Installing R package gputools and cuda 8.0 on Ubuntu 16.04

This is a quick tutorial of how to install the R package ‘gputools’ version 1.1 using R version 3.3.2 (2016-10-31) and cuda 8.0 on Ubuntu 16.04. Most of these versions are new so I did some search on the internet and I could not find a tutorial about that. However most of this tutorial is based on this page which is for ‘gputools’ version 0.28 and cuda 7.0 on Ubuntu 15.04. At the end I just changed a few lines.

I have tested it on a ASUS ROG G752VM with NVIDIA GeForce GTX 965M graphics card. The instruction assumes you have the necessary CUDA compatible hardware support. In my case I also installed the NVIDIA driver 367.57 first. My computer was new so I did not have any nvidia driver or compatibility issues. However I strongly recommend to look on the internet how to remove the old drivers first, before install the new ones (things like sudo apt-get purge nvidia-cuda*).

Installing CUDA 8.0

First, to install CUDA 8.0 we can do:

wget https://developer.nvidia.com/compute/cuda/8.0/prod/local_installers/cuda-repo-ubuntu1604-8-0-local_8.0.44-1_amd64-deb
sudo dpkg -i cuda-repo-ubuntu1604-8-0-local_8.0.44-1_amd64.deb
sudo apt-get update
sudo apt-get install cuda

Or you can download the CUDA repository package for Ubuntu 16.04 from the CUDA download site and follow the instructions according to your necessities.

Environment Variables

I tried to install the gputools package without adding the variables to the environment and i got an error related to nvcc. Thus, as part of the CUDA environment, we should add the nvcc compiler in the .bashrc file of your home folder.

export CUDA_HOME=/usr/local/cuda-8.0
export LD_LIBRARY_PATH=${CUDA_HOME}/lib64

PATH=${CUDA_HOME}/bin:${PATH}
PATH=${CUDA_HOME}/bin/nvcc:${PATH}
export PATH

Installing gputools version 1.1

The fastest way to install gpuplots if you are using R version 3.3.2 is:

install.packages('gputools')

Now my tutorial differs a bit more from the tutorial I mentioned before. I received the message:

rinterface.cu:1:14: fatal error: R.h: No such file or directory #include

So we have to check where R header dir location is. First lets locate the file R.h:

locate \/R.h
## /usr/share/R/include/R.h

Then next step is to tell to gputools where the R.h is located. Thus it is necessary to change a line in the source package. First download and extract the source package:

wget http://cran.r-project.org/src/contrib/gputools_1.1.tar.gz
tar -zxvf gputools_1.1.tar.gz

Look into the folder you just extracted then open the file configure on your favourite Ubuntu editor to replace the string R_INCLUDE="${R_HOME}/include" for R_INCLUDE="/usr/share/R/include" (which is the location of my R.h file).

The two finals steps are compress the modified source code

tar -czvf gputools_1.1_new.tar.gz gputools

and install the modified package

install.packages("~/gputools_1.1_new.tar.gz", repos = NULL, type = "source")

I had lots of warning messages but no error.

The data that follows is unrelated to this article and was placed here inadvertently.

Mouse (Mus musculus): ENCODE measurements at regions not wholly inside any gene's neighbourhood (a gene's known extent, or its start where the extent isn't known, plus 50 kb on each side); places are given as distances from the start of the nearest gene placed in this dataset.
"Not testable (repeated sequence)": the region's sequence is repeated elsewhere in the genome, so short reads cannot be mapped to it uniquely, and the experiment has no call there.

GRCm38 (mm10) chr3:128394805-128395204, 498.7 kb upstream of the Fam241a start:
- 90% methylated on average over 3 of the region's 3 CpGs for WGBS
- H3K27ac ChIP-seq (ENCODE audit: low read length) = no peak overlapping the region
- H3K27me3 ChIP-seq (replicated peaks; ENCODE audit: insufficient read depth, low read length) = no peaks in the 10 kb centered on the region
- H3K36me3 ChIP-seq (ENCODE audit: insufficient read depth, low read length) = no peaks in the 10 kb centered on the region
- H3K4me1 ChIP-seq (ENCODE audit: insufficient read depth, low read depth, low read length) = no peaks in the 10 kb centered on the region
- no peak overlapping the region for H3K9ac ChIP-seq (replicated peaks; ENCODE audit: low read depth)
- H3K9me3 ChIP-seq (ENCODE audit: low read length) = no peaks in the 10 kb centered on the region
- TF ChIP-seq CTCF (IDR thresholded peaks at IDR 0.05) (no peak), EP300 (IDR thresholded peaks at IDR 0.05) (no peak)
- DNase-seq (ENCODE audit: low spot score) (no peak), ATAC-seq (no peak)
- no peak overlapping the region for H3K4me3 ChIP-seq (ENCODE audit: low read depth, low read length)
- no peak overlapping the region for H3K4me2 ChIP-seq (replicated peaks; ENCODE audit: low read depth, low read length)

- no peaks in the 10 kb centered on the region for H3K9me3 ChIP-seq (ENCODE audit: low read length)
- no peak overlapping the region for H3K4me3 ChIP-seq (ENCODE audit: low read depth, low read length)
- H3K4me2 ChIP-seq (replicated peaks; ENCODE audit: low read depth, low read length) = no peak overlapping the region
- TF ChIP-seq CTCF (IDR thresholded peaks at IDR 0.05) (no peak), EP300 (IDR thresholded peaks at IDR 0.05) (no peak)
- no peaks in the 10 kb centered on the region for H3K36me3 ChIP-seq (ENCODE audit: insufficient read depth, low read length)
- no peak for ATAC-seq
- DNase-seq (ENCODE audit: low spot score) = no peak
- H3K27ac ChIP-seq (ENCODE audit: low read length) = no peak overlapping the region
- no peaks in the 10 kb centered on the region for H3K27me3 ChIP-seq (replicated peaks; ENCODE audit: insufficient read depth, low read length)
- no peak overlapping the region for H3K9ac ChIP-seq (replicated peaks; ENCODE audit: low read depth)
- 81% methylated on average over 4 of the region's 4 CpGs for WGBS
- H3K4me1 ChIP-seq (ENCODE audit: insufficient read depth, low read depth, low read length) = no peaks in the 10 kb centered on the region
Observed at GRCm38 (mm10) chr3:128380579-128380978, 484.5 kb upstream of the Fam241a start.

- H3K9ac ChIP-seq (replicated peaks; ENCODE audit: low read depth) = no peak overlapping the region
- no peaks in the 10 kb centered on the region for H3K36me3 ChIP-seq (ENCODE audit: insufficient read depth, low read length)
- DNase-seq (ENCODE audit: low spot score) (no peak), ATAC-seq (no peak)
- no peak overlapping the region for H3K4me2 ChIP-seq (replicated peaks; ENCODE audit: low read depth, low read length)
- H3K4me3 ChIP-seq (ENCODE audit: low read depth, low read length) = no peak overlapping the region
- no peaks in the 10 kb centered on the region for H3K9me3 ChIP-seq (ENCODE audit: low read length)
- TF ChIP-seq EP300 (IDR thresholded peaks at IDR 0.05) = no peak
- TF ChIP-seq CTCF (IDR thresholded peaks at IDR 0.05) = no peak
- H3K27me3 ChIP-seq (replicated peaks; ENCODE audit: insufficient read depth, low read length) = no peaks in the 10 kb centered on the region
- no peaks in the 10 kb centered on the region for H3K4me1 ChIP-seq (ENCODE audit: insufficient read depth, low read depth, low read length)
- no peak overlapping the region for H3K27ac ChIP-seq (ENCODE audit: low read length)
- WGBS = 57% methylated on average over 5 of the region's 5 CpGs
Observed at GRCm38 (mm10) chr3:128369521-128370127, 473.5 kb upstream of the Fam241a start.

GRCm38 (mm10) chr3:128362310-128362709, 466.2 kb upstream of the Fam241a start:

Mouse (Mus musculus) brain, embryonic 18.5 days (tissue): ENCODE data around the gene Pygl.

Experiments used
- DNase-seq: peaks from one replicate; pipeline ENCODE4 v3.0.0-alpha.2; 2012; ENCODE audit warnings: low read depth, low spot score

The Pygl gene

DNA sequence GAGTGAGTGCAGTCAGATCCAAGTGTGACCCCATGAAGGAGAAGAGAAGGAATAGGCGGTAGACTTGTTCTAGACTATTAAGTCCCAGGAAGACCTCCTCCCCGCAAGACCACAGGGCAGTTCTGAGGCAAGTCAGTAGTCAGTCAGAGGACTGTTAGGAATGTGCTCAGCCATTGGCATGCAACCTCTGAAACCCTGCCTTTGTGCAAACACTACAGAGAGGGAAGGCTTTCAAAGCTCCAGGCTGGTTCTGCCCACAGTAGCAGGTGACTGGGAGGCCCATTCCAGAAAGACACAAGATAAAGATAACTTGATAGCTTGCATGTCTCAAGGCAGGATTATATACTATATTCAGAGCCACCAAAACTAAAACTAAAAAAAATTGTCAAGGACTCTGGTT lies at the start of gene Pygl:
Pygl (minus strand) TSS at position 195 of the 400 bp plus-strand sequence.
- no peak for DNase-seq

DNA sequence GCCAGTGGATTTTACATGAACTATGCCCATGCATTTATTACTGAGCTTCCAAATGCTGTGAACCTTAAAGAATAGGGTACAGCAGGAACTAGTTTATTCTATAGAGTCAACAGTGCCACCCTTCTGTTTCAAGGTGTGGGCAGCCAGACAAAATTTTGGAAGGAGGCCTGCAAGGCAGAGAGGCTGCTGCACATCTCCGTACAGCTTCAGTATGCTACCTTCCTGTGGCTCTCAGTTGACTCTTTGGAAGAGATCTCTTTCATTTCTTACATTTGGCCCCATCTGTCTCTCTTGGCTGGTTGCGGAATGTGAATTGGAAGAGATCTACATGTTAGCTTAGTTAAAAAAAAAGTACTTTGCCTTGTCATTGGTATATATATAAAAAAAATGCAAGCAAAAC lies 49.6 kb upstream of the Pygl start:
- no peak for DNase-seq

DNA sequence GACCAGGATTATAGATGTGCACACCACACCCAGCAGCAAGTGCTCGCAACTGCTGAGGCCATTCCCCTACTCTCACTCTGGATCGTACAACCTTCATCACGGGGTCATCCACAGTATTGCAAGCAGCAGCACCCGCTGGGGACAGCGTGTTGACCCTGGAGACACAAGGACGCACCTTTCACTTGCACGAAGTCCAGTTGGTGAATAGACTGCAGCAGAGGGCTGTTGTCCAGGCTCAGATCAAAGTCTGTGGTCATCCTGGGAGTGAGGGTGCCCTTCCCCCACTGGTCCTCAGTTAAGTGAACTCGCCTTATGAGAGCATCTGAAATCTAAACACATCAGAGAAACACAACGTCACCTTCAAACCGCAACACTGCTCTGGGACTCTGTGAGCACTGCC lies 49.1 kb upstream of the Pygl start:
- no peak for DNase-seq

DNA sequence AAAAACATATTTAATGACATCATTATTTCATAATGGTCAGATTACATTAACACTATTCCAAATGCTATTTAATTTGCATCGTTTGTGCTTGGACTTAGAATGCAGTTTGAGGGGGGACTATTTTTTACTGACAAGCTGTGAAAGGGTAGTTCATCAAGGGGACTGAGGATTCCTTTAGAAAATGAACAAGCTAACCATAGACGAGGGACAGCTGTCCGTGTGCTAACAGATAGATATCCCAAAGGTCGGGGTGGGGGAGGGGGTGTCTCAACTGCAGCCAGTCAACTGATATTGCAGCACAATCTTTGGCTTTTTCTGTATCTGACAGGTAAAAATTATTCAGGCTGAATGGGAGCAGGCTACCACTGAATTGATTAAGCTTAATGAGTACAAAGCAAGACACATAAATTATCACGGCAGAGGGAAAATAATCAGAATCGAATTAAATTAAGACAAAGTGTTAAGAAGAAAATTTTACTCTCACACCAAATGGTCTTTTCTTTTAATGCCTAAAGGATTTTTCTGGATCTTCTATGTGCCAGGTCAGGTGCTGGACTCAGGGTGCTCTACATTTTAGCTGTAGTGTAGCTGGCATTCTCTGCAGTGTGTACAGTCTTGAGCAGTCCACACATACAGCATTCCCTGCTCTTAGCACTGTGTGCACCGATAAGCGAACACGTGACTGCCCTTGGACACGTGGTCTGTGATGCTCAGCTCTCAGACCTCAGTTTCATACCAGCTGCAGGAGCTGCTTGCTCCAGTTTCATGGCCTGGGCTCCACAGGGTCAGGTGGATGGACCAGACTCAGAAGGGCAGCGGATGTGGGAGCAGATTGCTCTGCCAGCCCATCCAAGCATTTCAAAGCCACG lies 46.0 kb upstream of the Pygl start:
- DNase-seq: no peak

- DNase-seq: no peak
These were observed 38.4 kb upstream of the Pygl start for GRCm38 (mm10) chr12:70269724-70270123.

Testing performance

Now we can try some simple benchmarks and see how much time the CPU and gpu time will spend. First a small matrix multiplication:

library(gputools)

magnitude <- 10
dimA <- 2*magnitude;dimB <- 3*magnitude;dimC <- 4*magnitude
matA <- matrix(runif(dimA*dimB), dimA, dimB)
matB <- matrix(runif(dimB*dimC), dimB, dimC)

system.time(matA%*%matB);
##    user  system elapsed 
##   0.000   0.000   0.001
system.time(gpuMatMult(matA, matB))
##    user  system elapsed 
##   0.076   0.140   0.215

then using larger matrices:

magnitude <- 1000
dimA <- 2*magnitude;dimB <- 3*magnitude;dimC <- 4*magnitude
matA <- matrix(runif(dimA*dimB), dimA, dimB)
matB <- matrix(runif(dimB*dimC), dimB, dimC)

system.time(matA%*%matB);
##    user  system elapsed 
##  15.552   0.028  15.579
system.time(gpuMatMult(matA, matB))
##    user  system elapsed 
##   0.792   0.124   0.914
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7 Comments

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  1. Thanks for that tutorial, its really helpful. BTW, what kind of Nvidia card you have? mine should be new but its very slow like one second slower than yours.

    Like

    • Hi, I don’t know what you mean by “one second slower”. As I mentioned in the post my video card is the NVIDIA GeForce GTX 965M.
      I don’t know what it is your speed problem but I noticed when I am trying to invert a matrix using the pseudo inversion function, the GPU is only better if the matrix is large. If the matrix is not large enough the time to send information to the GPU, calculate the inverse and get the information back is bigger than using the CPU only. But it is hard to me to say something concrete because the package gputools uses the QR decomposition to invert the matrix and the function ginv() uses the singular value decomposition (SVD).
      I hope it helps.

      Like

  2. Branimir K. Hackenberger January 26, 2017 — 4:51 am

    Thanks for this VERY usefull site! Short and clear!

    Like

  3. unable to load shared object ‘/usr/local/lib/R/site-library/gputools/libs/gputools.so’:
    libcublas.so.8.0: cannot open shared object file: No such file or directory

    Like

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